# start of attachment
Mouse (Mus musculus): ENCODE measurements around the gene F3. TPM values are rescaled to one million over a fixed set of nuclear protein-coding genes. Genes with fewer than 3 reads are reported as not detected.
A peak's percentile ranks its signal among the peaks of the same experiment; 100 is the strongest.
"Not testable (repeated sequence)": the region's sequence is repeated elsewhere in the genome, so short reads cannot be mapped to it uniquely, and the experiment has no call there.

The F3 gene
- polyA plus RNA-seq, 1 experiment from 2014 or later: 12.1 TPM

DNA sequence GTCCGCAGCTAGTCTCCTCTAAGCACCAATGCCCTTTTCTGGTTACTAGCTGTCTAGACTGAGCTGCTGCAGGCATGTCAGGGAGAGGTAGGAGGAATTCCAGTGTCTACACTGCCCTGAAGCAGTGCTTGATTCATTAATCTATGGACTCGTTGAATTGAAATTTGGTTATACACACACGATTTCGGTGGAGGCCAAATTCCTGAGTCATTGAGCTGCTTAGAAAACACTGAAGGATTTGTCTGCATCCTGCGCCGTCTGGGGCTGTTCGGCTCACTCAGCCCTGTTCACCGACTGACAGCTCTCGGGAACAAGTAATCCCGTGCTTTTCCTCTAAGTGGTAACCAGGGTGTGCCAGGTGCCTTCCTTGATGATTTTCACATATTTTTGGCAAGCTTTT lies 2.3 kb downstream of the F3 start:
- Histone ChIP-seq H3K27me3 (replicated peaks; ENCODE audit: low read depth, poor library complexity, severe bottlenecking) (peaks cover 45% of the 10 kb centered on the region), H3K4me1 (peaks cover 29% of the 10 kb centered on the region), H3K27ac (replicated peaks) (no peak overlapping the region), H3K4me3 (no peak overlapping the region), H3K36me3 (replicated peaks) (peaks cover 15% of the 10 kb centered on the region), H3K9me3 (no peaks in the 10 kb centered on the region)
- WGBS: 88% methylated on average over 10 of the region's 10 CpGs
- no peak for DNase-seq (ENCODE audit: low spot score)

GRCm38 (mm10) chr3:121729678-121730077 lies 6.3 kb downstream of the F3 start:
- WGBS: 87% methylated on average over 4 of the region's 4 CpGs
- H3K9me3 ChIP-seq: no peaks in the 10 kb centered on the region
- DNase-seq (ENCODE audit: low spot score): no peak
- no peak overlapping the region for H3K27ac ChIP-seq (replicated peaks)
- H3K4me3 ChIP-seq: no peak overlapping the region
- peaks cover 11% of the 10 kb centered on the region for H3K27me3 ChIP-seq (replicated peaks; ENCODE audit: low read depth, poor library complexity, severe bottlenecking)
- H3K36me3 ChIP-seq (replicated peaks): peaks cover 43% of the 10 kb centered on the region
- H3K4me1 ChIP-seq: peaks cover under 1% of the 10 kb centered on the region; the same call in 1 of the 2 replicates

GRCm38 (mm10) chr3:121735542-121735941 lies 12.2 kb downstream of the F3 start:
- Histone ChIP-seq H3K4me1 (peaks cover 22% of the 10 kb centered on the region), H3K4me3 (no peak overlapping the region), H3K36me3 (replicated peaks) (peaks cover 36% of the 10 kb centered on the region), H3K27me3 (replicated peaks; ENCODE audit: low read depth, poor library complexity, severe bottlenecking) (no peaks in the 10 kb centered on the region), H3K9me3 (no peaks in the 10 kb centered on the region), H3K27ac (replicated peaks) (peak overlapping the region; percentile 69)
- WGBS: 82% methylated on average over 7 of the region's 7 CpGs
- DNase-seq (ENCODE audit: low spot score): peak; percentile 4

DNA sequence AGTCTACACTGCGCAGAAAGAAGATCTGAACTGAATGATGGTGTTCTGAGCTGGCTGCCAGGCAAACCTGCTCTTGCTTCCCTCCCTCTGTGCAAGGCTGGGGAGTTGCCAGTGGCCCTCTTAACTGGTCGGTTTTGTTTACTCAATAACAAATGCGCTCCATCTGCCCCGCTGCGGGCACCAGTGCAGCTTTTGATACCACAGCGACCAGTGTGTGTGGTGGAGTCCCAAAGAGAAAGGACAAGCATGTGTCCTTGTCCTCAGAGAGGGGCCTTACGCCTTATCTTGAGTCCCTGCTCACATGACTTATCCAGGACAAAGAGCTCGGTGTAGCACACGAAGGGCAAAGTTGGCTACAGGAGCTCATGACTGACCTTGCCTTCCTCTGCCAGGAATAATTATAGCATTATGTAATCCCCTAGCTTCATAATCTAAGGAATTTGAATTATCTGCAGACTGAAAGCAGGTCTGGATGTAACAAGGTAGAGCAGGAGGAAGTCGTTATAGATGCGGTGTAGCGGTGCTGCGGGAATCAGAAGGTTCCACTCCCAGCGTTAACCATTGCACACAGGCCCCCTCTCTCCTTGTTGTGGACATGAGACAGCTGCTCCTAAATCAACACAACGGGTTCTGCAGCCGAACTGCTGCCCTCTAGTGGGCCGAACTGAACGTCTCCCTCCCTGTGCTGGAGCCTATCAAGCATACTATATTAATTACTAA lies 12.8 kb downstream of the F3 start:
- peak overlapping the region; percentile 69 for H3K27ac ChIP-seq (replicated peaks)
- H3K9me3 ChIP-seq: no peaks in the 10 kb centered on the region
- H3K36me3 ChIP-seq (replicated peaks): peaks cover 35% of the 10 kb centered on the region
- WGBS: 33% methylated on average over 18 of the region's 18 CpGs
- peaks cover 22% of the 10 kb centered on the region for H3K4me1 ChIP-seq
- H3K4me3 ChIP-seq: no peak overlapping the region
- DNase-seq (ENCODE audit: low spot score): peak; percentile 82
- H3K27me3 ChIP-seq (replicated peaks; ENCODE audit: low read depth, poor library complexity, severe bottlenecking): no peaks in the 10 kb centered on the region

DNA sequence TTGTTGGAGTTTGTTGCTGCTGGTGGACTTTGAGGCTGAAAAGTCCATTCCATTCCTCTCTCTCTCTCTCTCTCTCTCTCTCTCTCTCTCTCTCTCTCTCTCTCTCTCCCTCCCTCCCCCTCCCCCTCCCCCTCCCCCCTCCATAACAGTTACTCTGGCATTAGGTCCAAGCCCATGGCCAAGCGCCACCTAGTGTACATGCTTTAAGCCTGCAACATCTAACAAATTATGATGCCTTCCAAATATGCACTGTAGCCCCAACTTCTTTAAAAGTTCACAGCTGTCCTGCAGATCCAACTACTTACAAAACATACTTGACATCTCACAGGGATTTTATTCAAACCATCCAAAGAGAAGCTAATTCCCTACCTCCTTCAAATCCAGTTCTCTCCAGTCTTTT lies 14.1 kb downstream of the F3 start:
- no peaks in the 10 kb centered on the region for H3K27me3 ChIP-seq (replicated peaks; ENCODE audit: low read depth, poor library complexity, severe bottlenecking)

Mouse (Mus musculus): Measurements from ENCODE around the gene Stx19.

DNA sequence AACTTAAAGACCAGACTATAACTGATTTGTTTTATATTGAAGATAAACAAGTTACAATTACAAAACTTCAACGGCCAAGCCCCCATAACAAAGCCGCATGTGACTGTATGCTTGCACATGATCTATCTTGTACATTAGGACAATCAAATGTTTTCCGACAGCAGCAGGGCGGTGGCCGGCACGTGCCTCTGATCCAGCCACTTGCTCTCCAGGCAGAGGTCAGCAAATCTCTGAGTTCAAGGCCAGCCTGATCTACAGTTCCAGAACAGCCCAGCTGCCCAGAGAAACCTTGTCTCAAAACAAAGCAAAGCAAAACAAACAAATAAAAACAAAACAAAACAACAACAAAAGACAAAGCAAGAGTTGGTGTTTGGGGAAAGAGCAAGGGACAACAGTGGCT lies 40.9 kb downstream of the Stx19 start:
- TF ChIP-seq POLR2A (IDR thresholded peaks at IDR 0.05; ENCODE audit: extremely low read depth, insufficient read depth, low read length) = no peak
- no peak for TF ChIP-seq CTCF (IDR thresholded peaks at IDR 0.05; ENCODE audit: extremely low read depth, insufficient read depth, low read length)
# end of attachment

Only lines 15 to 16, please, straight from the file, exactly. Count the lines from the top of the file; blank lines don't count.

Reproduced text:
- H3K4me3 ChIP-seq: no peak overlapping the region
- peaks cover 11% of the 10 kb centered on the region for H3K27me3 ChIP-seq (replicated peaks; ENCODE audit: low read depth, poor library complexity, severe bottlenecking)